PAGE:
Arts and Entertainment Dusty, Heard Them Here First

Various Artists, Ace: An entertaining and inspiring collection

'Thriller' was the masterpiece that set tone for pop's next generation

Roused from sleep with the shocking, if not entirely surprising, news that Michael Jackson was gone, I was halfway through my bowl of cereal when the inevitable happened.

Michael Jackson: Singer whose personal troubles overshadowed his status as one of pop's greatest performers

Michael Jackson, an icon of popular music culture since the late 1960s and one of its leading creative influences in the 1980s, had by the 1990s undergone a disturbing metamorphosis which threatened to overshadow the impact his considerable artistic contributions.

Album: The Gossip, Music For Men, (Columbia)

If you're only gonna have one trick, make it a good 'un. The Gossip's template – Beth Ditto's almost absurdly soulful vocals set against an urgent rock-disco backing – hasn't altered significantly on their Rick Rubin-produced fourth album.

Album: Lightning Seeds, Four Winds (Universal)

Given that Four Winds is his first album in a decade, one could be forgiven for wondering what Ian Broudie's been up.

Uriel Jones: One of the Funk Brothers and the last of the great Motown drummers

Uriel Jones was the last surviving member of the "Motown three", the triumvirate of drummers who put the backbeat to the hundreds of recordings coming out of Hitsville USA in Detroit in the Sixties and early Seventies. He proved a more than able deputy and eventual replacement for the dynamic but troublesome Benny Benjamin, who died in 1969, and alternated with Richard "Pistol" Allen, the drummer favoured by the producers and songwriters Lamont Dozier and Brian and Eddie Holland, who died in 2002.

Album: Shontelle, Shontelligence, (SRC/Universal Motown Island)

Hailing from the same Barbadian diaspora that brought us Rihanna, Shontelle Layne was discovered by Rihanna's management team of Evan Rogers and Carl Sturken when a song she wrote, "Roll It", proved the hit of the island's Crop Over Carnival for soca star Alison Hinds.

Album: Raphael Saadiq, The Way I See It (Columbia)

When he joined his brother and cousin in R&B trio Tony! Toni! Toné, Charlie Ray Wiggins sensibly decided he could do with a more exotic name, but only acquired it in stages, becoming first Raphael Wiggins before achieving a more persuasive cachet as Raphael Saadiq, the name under which he has become one of R&B's most sought-after producers.

Album: Leon Ware, Moon Ride, (Stax)

Leon Ware did the bulk of the production work on Marvin Gaye's 'I Want You' album, so if you're familiar with that achy shimmer of silky soul, you already have some idea of what 'Moon Ride' sounds like.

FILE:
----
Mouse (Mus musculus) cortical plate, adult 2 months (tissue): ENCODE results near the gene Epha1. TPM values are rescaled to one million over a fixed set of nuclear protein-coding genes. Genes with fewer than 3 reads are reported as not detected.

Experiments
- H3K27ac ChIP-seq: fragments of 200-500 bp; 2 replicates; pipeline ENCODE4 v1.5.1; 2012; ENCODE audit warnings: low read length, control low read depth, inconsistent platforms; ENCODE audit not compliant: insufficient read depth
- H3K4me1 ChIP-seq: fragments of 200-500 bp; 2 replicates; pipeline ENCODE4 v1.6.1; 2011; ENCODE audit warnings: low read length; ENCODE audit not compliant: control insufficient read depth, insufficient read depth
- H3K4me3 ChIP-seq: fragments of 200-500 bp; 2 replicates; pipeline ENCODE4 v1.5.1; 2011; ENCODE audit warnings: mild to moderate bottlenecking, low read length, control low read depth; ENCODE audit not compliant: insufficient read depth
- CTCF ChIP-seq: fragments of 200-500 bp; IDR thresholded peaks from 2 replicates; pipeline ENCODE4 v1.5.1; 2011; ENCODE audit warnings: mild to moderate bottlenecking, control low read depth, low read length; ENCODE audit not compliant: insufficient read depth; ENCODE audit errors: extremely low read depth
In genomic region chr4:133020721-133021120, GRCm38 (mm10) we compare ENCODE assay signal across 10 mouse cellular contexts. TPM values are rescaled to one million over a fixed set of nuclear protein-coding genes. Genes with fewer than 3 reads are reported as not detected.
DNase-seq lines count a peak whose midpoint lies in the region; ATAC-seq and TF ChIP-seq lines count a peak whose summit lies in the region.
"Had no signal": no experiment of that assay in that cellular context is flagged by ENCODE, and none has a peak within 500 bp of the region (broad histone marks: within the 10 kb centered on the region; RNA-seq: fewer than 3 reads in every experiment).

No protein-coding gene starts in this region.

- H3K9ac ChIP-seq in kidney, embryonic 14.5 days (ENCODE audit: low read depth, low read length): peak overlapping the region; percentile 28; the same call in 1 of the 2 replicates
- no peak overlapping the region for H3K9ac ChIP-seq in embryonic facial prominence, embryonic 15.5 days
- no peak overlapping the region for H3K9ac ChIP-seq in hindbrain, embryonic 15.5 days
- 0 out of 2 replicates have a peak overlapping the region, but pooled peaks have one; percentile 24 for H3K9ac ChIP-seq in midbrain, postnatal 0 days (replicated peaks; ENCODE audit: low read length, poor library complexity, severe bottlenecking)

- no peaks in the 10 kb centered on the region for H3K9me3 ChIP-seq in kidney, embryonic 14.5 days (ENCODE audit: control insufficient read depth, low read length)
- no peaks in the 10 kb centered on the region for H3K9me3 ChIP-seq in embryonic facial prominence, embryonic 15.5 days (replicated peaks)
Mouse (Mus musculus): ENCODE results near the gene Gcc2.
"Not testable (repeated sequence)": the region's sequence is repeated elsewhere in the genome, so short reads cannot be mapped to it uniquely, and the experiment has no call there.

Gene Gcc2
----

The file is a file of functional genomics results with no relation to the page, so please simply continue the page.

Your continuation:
Motown Season, Radio 2

All the hits, and a doo-wop of history too

Waiting more than a century for change

Ann Nixon Cooper, the 106–year–old Atlanta woman whose long life was put on an international stage in Barack Obama's sweeping victory speech, had declared she "ain't got time to die" – because she wanted to watch a black man elected president of the United States.

Levi Stubbs: Lead singer of the Four Tops whose powerful vocals helped define the Motown sound

At the height of the Swinging London era one song so overpowered the UK music scene that 1966 was deemed the year of "Reach Out I'll Be There". The American group that unleashed the hit was the Four Tops and the singer who powered the song was Levi Stubbs, whose voice has been described by Smokey Robinson as "one of the greatest of all time."

Richard 'Popcorn' Wylie: Tamla Motown pioneer who became a cult hero for Northern Soul fans

The pianist, songwriter, producer, bandleader and occasional singer Richard "Popcorn" Wylie was in at the birth of Tamla Motown. He played on "Shop Around", a 1961 hit for the Miracles, on "Please Mr Postman", a US chart-topper in the same year by the Marvelettes, and also cut a rollicking cover version of Barrett Strong's "Money (That's What I Want)", the label's début hit.

Big wheel: 100 years of the Motor City

Detroit got Americans on the road and gave the world Tamla Motown. It's also the gateway to the spectacular shores of the Great Lakes. Ben Ross hits the highways of Michigan

The seven ages of love: 60s

Love: 60. The concept is as improbable in life as it would be in a tennis score. The two go together like my cat and the Large Hedron Collider. Or so I thought four decades ago when I was 22 and a review copy of a book on "Sex for the over-sixties" was sent in to the magazine where I worked. The features editor, as a diversion from his own shameful secret that he was over 30, had much fun in thinking of elderly, female literary agents to whom he might forward it anonymously. In the Sixties, nobody could possibly be in their sixties. Even my parents weren't that antique. Like The Beatles, I took "When I'm 64" to mean "When pigs fly over the Abbey Road studios".

Norman Whitfield: Songwriter and producer who added a political edge to Motown

While Brian and Eddie Holland and Lamont Dozier defined "The Sound Of Young America" which was championed by mid-sixties Tamla Motown, the songwriter and producer Norman Whitfield took Berry Gordy Jr.'s label in a whole new direction with the psychedelic soundscapes he created for The Temptations, The Undisputed Truth, Edwin Starr and Rare Earth in the late 1960s and early 1970s.

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